Dosanjh appeared to divert any charges of mendacity away from Canadian Forces brass when he said, “These kinds of decisions aren’t military decisions. How soon to send something, these are political decisions that go up to ministers and ministers obviously have input or orders from Harper.” He continued, “They knew there was urgency, and we needed to get people there, but I think they may have been in too much haste in some instances.”

Dugas apparently half-agreed with the Liberal critic. “These ships left Halifax as quickly as possible, filled with relief, because of the pressing nature of the people of Haiti.”

But what was the need? Was it for relief aid or to establish what Commander Kurtz called “security and stability”? The senior naval officer synopsised the mission of the two navy ships at a conference organized by the Liu Institute for Global Issues at the University of British Columbia in late 2010, describing the ship’s work during their five month stay as, “[to] save lives, mitigate suffering and assist the onshore activities of Canadian and other police, military and aid agencies.”

Even HMCS Halifax’s departure from Haiti at the end of the mission created controversy. The March 23, 2010 Globe and Mail reported, “The mission took its mobile air traffic control equipment with it, along with the heavy lift equipment it had temporarily installed as the Jacmel port. To this day, Jacmel’s roads and neighbourhoods remain littered with rubble and most of the earthquake victims still live in deplorable conditions.”

Did the navy leave too early?  What about the ground forces from the Van Doos?

Beyond politics

At the beginning of Op HESTIA it was reported that the French-Canadian regiment was scheduled to leave Haiti by the end of March because they were to deploy for training to California. Five years later Colonel Scott Clancy, who commanded the air element of Op HESTIA, had a different view of the scope of Canadian military operations.

“Millions of pounds of aid was supplied to Port-au-Prince,” he said in a recent interview with Esprit de Corps. Although he had never previously been to Haiti, he was familiar with the ground and had provided briefings to five or six air components that had been engaged with other missions in that country.

He described the city of Port-au-Prince — designed for about 400,000 inhabitants — as being a city of four million. Even before the quake, the infrastructure was stretched to its limits and horrific poverty and corruption dominated the entire country.

After the quake, the Colonel said, “There was absolute devastation of the infrastructure, and 60% of the buildings were destroyed.” This damage was mainly due to the poor construction materials that Haitians used in their structures, including concrete that was made using too much sand and water to stretch limited resources.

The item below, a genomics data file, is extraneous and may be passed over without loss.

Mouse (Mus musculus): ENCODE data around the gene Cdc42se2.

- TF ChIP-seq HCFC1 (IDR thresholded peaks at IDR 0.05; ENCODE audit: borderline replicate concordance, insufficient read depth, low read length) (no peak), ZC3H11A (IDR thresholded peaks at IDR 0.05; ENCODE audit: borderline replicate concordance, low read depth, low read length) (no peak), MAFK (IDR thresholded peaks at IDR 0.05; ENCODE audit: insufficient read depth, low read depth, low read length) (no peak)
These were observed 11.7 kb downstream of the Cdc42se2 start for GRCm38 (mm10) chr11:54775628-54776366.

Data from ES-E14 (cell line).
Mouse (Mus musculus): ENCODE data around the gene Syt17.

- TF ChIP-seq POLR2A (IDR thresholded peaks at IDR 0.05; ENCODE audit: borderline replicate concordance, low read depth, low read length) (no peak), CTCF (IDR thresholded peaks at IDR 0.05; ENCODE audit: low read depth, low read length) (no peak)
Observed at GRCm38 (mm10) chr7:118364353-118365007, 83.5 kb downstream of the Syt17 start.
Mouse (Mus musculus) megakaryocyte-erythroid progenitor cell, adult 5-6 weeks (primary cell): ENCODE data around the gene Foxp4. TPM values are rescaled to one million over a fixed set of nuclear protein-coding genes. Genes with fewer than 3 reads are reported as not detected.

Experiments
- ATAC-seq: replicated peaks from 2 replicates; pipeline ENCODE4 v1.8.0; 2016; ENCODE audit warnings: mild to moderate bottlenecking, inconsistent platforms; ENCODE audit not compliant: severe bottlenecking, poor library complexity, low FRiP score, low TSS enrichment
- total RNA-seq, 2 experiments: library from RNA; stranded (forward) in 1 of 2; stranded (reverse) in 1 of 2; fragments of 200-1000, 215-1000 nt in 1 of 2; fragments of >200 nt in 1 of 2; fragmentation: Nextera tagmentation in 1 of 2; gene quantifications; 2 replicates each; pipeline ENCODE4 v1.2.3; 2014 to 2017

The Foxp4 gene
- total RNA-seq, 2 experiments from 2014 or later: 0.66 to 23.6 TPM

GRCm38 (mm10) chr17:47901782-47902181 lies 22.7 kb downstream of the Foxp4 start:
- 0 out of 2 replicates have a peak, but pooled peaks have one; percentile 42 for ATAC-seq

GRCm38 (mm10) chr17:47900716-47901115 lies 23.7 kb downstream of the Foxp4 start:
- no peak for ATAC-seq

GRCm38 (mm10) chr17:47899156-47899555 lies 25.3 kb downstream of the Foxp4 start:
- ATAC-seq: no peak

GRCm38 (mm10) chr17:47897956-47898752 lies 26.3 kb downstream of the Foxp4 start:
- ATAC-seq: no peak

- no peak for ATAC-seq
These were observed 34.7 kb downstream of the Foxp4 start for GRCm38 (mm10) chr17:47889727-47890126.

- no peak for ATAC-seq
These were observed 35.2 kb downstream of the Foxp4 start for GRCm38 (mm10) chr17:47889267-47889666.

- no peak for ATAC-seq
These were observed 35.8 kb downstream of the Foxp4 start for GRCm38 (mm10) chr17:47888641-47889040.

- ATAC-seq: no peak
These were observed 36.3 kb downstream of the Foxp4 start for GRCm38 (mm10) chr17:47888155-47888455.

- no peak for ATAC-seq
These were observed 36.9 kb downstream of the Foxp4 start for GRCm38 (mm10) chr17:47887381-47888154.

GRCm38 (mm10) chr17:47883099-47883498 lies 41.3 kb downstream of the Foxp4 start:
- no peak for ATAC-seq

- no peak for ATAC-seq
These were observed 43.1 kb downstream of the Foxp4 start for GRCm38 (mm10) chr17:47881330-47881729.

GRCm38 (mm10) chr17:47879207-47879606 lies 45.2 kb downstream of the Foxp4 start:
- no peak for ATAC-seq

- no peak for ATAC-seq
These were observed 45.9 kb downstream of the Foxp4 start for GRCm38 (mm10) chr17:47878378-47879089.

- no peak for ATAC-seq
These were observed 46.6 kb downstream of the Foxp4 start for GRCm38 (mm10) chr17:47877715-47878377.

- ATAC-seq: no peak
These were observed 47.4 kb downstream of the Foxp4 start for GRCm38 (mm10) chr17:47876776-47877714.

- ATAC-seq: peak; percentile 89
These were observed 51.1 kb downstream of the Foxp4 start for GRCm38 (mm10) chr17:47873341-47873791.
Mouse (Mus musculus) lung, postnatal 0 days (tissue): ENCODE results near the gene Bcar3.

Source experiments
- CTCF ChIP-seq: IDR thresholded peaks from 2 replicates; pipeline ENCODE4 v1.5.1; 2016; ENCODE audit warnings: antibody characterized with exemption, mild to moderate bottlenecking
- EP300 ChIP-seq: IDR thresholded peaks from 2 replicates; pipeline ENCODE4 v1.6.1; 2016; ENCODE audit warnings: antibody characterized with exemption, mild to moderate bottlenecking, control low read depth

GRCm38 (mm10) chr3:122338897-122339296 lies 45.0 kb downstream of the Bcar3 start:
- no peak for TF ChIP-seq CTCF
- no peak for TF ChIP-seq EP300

“A similar earthquake happened in Chile while we were in Haiti,” the Colonel recalls. “Because the Chileans used earthquake-proof materials, there were less than 100 casualties there.”

Before the mission, Haiti had already been known as a strife-ridden country with appalling levels of violence, but Colonel Clancy found that reputation to be exaggerated. “I never felt threatened. The people were very welcoming of the Canadian military.”

Clancy’s mission was defined as providing “air and aviation support” to ease the suffering of the Haitian people. “That was the spirit I kept during the entire mission,” he remarked. “Our job was literally not to hand out aid to Haitians, but to support the people who were doing it.”

Although Clancy’s personnel were not directly engaged in distribution, he did describe the activity of the military. “We unloaded millions of pounds of cargo in Jacmel and Port-au-Prince. We were evacuating people and delivering aid all with the aim of easing the suffering of the Haitian people — that was foremost in our minds.”

The air commander did not want his men and women to return to their homes and tell friends and relatives that all they did was, “see the insides of tents and helicopters,” so he set up a unique program of personal humanitarian aid. “Every single one of our guys went outside the wire at least once and many went five, or six, or seven times to spend a day directly delivering some actual aid.”

The soldiers and airmen helped at a local orphanage cleaning up rubble and helping the local ministry. “I wanted to give my men and women something they could take back to their families and tell them of their experiences.”

He continues to receive email from some of the Haitians his soldiers helped, including the airport manager in Jacmel, who Clancy still mentors about terminal operations.

Clancy is aware of some of the negative press surrounding Op HESTIA, and when he was asked if he would have done anything differently five years ago he answers directly, “No. I would not change my approach to operations at all.”

Canada moves on

Five years after the end of Op HESTIA, questions remain about the government’s hasty preparation for the mission in earthquake-ravaged Haiti, but that has little to do with the exemplary work Canadian soldiers performed once their boots hit the ground.

By January 28, refugee camps were organized in Jacmel, and food was being delivered by the UN, protected by Canadian soldiers. On January 28, the first post-quake baby was born at the DART clinic, a field hospital set-up on a harbour pier.

Canadian military firefighters busily inspected buildings in Jacmel to determine the safety and structural integrity of those facilities. A clinic and tent city for the homeless was constructed on the beach. Soldiers monitored Jacmel-area orphanages that had been known to engage in the despicable act of child-trafficking.

Op HESTIA officially ended on April 1, 2010 as the last of the Canadian military members left the island of Haiti from the Port-au-Prince International Airport. Five years later, Haiti remains one of the poorest, most corrupt countries in the world. Concerns about the criminal diversion of monetary and other aid continue, and in January 2013, Canada’s then-Minister of International Cooperation, Julian Fantino, announced that the government would review aid remittances over concerns about the use of those funds.

The 2000 Canadian Forces members who participated in Op HESTIA made a rapid and remarkable impact amid the devastation caused by an earthquake that killed over 200,000 unfortunate Haitians.

That the government may have not provided service personnel with proper aid supplies is troubling, but there is not a doubt that Canadian soldiers did their best under horrific conditions.  That must not be forgotten.